As whole industries pivoted to remote working at the beginning of the pandemic, most office-based employers quickly realized that workers can stay productive while at home. Despite a massive shift in working culture, the COVID-19 crisis proved that businesses can still function. As a result, over the past six months, regular working life grew far more accessible — a turn of events that is particularly significant to workers with disabilities.
For ages now, many talented, bright Canadians have been left behind in the workforce. According to Statistics Canada, nearly 60 per cent of Canadians who have a disability are employed, compared to 80 per cent of those without a disability.
Yet according to the Conference Board of Canada, making some improvements to workplace access, many of which have already been implemented in many companies as a result of the pandemic, would allow 550,000 adults with developmental or physical disabilities to contribute to Canada’s economy over the next decade, which would boost the country’s GDP by nearly $17 billion. This includes over 190,000 Canadians with disabilities who are attending a post-secondary institution in this country who should be part of the talent pool for the new workforce.
The reasons why they’ve been left behind are many, but accessibility plays a major role, and it goes far beyond commuting difficulties. The response to COVID-19 required a shift in thinking. Suddenly, we all had to realize that accommodations were necessary to keep companies functioning. And in turn, this accessibility levelled the playing field.
Now, companies have decisions to make as offices slowly begin to reopen. Will we advance toward inclusiveness and greater profitability, or will we drift backward to workplaces that were less inclusive, with untold lost opportunities for corporate Canada?
Those opportunities emerge when inclusivity drives policies and corporate culture, through a mix of technology, creativity and innovation. Business leaders can then tap a much larger pool of talent while supporting all their employees.
COVID-19 has demonstrated that this isn’t about targeting any one group — everyone needs accommodation while working. Segregating solutions to serve the needs of only one group creates silos and fosters distrust among teams.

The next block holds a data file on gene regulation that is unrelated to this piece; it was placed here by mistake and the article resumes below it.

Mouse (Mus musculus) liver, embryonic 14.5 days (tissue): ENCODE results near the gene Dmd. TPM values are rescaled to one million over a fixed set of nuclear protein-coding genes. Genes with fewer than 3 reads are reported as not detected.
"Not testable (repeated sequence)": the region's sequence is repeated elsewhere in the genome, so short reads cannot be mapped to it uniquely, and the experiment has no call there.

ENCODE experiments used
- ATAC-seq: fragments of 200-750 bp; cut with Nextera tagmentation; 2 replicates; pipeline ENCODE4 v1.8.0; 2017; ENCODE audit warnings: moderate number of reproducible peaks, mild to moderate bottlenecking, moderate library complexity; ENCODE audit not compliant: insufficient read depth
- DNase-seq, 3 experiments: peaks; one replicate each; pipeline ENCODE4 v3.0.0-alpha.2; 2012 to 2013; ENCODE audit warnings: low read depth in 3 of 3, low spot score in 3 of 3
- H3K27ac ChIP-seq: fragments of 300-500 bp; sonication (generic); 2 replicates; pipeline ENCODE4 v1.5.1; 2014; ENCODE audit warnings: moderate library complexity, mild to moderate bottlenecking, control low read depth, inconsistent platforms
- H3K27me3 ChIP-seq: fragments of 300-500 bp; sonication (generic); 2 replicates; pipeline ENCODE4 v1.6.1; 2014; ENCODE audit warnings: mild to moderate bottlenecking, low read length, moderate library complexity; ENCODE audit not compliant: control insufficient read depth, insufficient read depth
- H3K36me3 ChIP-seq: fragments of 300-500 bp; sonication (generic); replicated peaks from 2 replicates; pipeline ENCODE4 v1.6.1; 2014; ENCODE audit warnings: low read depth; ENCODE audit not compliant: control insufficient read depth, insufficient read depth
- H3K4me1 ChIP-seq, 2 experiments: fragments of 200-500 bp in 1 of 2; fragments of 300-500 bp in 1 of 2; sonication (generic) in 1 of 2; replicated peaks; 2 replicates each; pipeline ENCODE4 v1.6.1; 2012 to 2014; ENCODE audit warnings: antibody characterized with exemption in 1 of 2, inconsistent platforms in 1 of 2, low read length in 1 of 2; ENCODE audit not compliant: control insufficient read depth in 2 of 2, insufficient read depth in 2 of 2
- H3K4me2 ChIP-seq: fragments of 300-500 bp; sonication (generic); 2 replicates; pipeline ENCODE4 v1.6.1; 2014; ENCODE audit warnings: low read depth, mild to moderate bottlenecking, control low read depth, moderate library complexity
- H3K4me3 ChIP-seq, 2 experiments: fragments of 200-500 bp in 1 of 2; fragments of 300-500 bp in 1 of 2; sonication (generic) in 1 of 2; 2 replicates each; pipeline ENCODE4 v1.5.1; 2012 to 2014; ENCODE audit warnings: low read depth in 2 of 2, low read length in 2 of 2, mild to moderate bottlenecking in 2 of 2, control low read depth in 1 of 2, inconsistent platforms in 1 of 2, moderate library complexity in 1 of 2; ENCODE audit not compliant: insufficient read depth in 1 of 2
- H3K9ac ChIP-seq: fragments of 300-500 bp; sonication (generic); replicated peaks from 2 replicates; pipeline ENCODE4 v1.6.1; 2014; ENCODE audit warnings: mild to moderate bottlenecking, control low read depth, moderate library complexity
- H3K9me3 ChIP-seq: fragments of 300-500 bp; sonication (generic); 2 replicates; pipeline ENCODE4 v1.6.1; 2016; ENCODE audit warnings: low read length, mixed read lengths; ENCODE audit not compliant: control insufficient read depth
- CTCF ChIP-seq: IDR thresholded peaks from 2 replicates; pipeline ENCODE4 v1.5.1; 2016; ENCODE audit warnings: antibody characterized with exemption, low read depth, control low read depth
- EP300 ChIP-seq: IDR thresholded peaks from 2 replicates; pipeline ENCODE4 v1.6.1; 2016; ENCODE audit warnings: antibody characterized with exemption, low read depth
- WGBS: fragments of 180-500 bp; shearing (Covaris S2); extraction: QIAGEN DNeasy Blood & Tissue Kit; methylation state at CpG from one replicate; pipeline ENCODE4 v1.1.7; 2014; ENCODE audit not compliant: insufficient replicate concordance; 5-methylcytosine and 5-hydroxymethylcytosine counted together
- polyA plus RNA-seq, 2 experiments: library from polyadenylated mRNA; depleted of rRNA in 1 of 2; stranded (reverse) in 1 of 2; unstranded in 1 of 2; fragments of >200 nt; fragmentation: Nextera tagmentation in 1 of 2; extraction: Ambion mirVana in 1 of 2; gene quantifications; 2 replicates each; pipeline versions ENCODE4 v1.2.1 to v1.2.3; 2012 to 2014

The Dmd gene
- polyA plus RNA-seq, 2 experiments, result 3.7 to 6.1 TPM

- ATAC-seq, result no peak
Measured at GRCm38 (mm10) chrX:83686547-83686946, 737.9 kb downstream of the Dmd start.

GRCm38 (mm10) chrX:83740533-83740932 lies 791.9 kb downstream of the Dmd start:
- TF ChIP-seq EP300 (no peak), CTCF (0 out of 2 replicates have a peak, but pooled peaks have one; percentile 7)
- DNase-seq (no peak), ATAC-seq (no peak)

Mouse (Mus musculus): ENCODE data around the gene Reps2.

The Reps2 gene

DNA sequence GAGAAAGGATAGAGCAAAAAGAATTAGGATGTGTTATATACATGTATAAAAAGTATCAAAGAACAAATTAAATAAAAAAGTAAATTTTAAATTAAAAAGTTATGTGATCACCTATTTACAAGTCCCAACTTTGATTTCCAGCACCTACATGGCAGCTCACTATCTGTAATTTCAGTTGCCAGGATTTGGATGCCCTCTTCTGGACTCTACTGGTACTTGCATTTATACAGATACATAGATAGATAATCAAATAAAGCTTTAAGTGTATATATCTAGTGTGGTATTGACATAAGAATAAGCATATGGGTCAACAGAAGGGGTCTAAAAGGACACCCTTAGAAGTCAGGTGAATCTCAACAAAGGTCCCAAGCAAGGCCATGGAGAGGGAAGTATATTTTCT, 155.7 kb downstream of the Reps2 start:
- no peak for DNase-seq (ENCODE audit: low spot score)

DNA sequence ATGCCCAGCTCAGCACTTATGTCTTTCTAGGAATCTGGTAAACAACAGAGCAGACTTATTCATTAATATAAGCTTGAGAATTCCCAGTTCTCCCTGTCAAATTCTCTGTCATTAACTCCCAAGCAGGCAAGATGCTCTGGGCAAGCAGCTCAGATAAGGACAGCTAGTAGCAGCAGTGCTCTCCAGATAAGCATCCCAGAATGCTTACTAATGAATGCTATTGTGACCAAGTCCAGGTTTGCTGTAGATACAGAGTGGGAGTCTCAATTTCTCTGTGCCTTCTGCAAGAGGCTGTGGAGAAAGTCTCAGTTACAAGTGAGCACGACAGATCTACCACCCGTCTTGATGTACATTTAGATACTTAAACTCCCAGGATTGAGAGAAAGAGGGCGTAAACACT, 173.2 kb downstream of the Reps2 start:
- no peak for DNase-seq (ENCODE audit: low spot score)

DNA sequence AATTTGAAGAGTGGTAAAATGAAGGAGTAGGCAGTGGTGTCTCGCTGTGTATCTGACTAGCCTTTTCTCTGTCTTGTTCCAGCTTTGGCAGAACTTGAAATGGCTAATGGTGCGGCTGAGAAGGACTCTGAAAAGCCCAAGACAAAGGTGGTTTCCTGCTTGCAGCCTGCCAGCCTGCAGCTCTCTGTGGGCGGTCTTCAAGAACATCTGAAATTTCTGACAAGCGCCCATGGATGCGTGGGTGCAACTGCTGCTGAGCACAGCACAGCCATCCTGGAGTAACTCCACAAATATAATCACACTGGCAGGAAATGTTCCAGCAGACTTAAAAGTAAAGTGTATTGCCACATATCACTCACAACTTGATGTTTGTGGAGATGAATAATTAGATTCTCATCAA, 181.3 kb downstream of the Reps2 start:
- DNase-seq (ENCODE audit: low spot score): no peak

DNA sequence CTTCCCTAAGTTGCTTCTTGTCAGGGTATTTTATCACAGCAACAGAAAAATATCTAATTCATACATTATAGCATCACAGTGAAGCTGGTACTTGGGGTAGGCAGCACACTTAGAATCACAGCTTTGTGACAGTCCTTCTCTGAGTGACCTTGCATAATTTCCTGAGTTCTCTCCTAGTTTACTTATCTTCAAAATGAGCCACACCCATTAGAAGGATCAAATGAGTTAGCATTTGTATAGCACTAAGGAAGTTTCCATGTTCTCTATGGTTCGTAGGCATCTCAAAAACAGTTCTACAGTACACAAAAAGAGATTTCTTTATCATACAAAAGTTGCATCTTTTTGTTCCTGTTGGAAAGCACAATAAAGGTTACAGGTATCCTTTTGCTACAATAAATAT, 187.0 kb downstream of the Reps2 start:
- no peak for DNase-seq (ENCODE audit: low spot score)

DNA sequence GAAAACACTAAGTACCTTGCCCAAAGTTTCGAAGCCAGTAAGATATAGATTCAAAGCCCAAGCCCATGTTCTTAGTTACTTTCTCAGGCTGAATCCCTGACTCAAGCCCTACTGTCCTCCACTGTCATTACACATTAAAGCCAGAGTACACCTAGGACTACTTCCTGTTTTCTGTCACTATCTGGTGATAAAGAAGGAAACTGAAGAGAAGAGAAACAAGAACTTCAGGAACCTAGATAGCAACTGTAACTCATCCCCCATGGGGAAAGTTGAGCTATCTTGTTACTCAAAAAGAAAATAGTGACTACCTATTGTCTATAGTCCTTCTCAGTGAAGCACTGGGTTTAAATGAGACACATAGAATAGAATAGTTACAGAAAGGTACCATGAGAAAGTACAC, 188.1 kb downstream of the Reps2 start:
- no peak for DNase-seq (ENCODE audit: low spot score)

We must stop medicalizing the accommodation needs of employees with disabilities. Instead, the sustainable approach is an employment model that serves all by removing barriers to jobs and enhancing accessibility for everyone.
When companies invest in technology and are flexible to the needs of their employees, any Canadian can participate in the labour market and businesses can reap the rewards of a broader range of skills.
An equitable work environment begins by taking aim at the learning needs and gaps within an organization. The good news is that increased accessibility can be achieved with resources that, in many cases, have already been put in place. It’s simply about building a lens of inclusivity with accessibility embedded across business operations.
We can consciously use the built-in accessibility features that are already embedded in most mainstream software packages. We can turn on closed-captioning in virtual platforms. We can share documents one day before a videoconference so employees with visual impairments have time to digest them. We can build accessible taxis into HR planning so that any worker can easily reach key meetings and events.
We can purposefully create documents that are easily read-aloud for those who rely on audible technology. We can make flex working and work-from-home arrangements a subject that’s embraced rather than avoided. We can make workspaces accessible at the same time that we apply physical distancing measures.
Businesses, economies and families are better off when employees are able to work to their full potential. We’ve seen this first hand at Holland Bloorview, Canada’s pre-eminent children’s rehabilitation hospital and a global leader in childhood disability research. Here, we’ve championed several transition-to-work programs, including Project SEARCH, which prepares youth with disabilities in their final year of high school for employment and boasts a 75 per cent-plus employment rate for graduates.
While the pandemic shook us up, it also laid the foundation for a newly accessible Canada — one that will allow companies to embrace new ideas and realize new opportunities that were always present, but just out of sight.
View Original Article on FinanicalPost: https://financialpost.com/opinion/opinion-pandemic-laid-the-foundation-for-a-newly-accessible-canada